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June 7, 2014

In Our Opinion: Home rule question finally to reach end

The Daily Star

---- — Perhaps there is at long last one thing upon which the pro- and anti-fracking sides can agree.

It is a good thing that the question of home rule in New York state will finally be settled within the next month or so.

Arguments were heard in New York’s highest court — the Court of Appeals — Tuesday regarding whether the towns of Middlefield and Dryden can enact zoning laws that would prevent drilling for natural gas.

Lawsuits by the Cooperstown Holstein Corp. against Middlefield, and Mark S. Wallach against Dryden, have already been dismissed in a lower-court ruling and at the mid-level appellate division.

Assuming the case does not somehow find its way to the U.S. Supreme Court, this is it. No more courtrooms. The more than 70 New York towns that have banned hydrofracking, and another 120 that have imposed moratoriums, will have their answer.

While it would be far wiser to wager on today’s Belmont Stakes than to try to predict what any court will do, the tea leaves might portend more good news for Middlefield and Dryden.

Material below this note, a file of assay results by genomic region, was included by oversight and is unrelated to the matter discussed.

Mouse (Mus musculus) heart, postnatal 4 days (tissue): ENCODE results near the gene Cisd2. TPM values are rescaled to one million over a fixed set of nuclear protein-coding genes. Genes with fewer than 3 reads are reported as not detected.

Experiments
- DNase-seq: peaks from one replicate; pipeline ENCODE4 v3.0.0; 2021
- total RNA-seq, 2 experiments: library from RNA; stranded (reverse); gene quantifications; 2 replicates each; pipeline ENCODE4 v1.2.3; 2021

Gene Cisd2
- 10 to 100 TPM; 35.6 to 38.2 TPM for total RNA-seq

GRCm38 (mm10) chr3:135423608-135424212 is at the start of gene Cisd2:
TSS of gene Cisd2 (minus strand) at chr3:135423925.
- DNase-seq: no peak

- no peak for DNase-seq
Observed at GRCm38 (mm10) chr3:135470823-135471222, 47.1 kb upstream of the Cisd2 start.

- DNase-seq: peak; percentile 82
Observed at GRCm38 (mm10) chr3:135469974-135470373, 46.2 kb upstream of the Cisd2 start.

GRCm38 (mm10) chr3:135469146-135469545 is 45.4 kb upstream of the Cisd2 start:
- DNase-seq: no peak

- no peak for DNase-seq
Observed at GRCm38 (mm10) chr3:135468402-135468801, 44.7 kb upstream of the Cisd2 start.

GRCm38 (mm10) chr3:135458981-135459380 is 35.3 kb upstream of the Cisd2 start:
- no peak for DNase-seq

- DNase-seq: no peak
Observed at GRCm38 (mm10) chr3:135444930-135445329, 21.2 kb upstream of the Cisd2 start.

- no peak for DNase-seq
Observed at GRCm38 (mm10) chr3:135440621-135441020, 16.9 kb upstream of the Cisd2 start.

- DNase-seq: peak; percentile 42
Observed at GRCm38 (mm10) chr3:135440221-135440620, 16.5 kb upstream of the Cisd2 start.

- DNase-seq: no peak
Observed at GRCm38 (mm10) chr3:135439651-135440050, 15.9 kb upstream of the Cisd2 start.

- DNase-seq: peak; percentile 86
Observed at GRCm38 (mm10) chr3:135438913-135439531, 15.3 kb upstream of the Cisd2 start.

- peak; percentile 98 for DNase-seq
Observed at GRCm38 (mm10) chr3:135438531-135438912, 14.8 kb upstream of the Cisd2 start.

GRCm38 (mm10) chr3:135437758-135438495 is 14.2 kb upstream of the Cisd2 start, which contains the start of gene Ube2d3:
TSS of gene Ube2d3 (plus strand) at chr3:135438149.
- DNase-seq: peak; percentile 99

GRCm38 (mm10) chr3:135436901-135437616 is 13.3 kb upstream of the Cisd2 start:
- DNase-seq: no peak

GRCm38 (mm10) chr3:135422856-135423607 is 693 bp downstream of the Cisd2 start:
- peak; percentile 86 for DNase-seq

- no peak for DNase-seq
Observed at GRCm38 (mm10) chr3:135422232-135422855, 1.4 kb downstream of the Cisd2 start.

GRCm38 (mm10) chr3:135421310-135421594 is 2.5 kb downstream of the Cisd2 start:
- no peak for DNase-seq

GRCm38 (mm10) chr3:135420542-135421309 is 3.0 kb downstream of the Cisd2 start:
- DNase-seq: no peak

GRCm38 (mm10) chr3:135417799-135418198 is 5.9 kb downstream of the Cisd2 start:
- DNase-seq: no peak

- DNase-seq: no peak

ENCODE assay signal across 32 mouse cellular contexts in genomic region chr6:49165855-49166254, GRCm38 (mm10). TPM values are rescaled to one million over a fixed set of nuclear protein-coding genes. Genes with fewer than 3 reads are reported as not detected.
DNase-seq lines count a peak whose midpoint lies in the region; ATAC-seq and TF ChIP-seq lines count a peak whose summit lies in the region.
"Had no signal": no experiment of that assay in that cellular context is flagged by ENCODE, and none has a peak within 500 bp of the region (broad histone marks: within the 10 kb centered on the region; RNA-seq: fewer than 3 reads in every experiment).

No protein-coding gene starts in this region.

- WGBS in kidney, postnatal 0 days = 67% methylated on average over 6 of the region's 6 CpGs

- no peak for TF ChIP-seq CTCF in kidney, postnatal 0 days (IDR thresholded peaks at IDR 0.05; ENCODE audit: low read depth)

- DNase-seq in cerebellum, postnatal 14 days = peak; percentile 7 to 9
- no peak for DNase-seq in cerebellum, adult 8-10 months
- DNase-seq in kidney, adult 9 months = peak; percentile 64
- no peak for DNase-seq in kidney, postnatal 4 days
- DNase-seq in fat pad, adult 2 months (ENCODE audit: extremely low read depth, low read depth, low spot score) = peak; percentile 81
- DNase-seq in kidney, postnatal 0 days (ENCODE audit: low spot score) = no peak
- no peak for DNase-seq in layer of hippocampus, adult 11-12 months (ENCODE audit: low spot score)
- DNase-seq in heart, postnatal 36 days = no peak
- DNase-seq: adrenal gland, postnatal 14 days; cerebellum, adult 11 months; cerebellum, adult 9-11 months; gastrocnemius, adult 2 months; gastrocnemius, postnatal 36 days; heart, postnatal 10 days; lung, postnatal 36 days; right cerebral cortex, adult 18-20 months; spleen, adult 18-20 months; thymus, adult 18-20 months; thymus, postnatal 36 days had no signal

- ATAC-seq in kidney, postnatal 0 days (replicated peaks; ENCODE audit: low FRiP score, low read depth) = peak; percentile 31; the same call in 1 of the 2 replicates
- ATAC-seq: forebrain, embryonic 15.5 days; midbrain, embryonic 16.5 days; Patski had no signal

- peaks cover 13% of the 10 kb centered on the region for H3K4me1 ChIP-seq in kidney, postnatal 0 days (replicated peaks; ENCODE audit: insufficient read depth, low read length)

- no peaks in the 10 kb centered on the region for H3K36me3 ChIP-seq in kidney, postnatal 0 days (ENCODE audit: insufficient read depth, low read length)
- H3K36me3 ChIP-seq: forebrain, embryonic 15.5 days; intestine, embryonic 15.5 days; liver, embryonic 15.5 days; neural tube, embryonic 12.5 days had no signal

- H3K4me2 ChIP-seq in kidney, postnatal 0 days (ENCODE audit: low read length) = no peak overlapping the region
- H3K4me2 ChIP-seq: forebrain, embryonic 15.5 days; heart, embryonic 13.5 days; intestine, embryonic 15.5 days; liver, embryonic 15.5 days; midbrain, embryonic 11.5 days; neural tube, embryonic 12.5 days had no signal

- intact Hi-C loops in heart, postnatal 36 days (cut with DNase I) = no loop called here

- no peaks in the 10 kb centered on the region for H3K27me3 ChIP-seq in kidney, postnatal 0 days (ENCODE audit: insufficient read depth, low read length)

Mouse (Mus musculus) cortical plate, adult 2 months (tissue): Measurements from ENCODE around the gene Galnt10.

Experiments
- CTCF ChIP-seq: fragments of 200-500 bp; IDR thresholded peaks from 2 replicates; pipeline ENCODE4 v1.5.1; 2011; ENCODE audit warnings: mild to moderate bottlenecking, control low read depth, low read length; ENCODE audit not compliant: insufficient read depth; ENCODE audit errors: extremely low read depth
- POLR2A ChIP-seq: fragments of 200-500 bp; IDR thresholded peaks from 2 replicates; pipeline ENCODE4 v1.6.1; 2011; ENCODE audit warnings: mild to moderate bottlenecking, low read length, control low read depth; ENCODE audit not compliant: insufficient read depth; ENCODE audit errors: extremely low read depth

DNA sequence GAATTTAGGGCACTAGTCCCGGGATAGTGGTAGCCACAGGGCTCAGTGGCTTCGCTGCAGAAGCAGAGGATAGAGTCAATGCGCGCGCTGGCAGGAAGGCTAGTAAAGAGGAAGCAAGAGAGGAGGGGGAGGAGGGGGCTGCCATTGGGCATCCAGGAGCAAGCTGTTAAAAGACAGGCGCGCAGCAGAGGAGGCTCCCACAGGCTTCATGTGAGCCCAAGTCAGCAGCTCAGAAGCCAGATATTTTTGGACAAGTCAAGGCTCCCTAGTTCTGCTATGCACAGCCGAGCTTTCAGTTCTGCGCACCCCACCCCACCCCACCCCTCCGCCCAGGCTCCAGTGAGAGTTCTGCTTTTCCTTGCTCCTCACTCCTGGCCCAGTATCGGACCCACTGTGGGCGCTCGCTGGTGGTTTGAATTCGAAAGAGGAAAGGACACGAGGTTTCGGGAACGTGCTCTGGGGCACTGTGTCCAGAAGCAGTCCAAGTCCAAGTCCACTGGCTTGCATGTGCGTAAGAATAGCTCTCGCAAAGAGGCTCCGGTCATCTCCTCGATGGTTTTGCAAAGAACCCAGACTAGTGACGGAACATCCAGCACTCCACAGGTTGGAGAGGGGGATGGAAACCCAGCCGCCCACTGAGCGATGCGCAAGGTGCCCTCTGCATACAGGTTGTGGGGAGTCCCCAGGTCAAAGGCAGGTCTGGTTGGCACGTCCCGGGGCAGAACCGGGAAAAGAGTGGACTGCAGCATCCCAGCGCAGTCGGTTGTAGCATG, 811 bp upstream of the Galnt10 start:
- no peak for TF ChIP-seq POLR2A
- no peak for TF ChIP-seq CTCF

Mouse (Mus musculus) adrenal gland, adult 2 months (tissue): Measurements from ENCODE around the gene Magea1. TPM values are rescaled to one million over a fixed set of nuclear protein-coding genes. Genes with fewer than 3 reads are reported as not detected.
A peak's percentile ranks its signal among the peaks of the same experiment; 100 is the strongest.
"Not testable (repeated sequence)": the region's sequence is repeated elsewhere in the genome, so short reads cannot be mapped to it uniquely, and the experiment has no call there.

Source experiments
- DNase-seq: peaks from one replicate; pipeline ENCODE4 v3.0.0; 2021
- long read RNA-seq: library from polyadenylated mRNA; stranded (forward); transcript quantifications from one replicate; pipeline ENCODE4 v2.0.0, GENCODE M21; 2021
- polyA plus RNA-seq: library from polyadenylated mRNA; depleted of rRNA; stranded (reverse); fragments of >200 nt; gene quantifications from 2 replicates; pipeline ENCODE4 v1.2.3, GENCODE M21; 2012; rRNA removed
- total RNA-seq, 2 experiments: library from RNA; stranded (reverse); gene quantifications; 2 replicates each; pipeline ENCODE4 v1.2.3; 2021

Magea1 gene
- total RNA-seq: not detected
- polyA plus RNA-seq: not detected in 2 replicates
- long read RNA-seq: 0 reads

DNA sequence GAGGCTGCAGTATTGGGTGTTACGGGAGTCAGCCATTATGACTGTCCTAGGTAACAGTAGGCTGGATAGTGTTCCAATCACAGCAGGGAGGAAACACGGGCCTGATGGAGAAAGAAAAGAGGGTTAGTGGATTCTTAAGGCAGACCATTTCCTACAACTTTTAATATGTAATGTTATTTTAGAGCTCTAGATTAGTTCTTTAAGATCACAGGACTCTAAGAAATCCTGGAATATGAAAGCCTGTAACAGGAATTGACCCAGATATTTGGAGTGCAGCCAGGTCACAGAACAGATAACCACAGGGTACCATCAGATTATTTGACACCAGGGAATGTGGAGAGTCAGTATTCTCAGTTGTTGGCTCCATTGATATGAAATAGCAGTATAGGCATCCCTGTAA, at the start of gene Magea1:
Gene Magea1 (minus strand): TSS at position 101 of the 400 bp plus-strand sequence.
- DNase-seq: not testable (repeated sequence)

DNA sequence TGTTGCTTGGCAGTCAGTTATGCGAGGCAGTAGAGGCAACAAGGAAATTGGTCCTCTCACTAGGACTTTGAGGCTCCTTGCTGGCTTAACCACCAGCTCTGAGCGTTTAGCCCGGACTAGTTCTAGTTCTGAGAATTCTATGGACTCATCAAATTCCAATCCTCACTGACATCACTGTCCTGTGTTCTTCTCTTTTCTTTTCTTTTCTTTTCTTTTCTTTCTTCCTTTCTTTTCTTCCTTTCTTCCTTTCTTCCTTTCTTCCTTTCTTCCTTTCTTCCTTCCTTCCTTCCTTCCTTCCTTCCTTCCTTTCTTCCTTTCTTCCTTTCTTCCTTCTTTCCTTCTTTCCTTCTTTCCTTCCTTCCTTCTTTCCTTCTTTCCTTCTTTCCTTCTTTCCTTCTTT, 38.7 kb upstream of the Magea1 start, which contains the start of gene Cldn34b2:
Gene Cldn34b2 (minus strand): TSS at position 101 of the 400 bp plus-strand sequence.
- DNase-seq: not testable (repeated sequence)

This is based on some of the questioning from justices during Tuesday’s hearing and the fact that the state Legislature has never passed a law that would prevent home rule.

When an attorney for the plaintiffs pointed out that the state’s Oil, Gas and Solution Mining Law makes gas drilling regulation the province of the state Department of Environmental Conservation, Chief Judge Jonathan Lippman said: “There’s a flip side to that argument, which is, don’t bulldoze over the voice of the people in individual municipalities who want to be heard about how they live their lives.”

Justice Victoria Graffeo said some of the arguments would have the justices “stepping into the void the Legislature hasn’t addressed. Apparently there is an impasse with them trying to pass statewide clarification here as to whether it’s preempted or not preempted. We have to deal with the language of the statute.”

A favorable ruling for the towns would not preclude drilling companies from doing business in New York. As Deborah Goldberg, attorney for Tompkins County’s Dryden, pointed out, Texas, Oklahoma, California and Illinois have thriving energy industries even as their municipalities have home-rule rights.

This newspaper is on record in support of home rule, and we admire the Otsego County town of Middlefield, in particular, for caring more about what it thinks is best for its citizens than about the expense incurred from battling its way through our legal system.

While we doubt very much whether Otsego County would ever be a major target for hydrofracturing companies, it should be within the province of each locality to determine what should be allowed and what shouldn’t.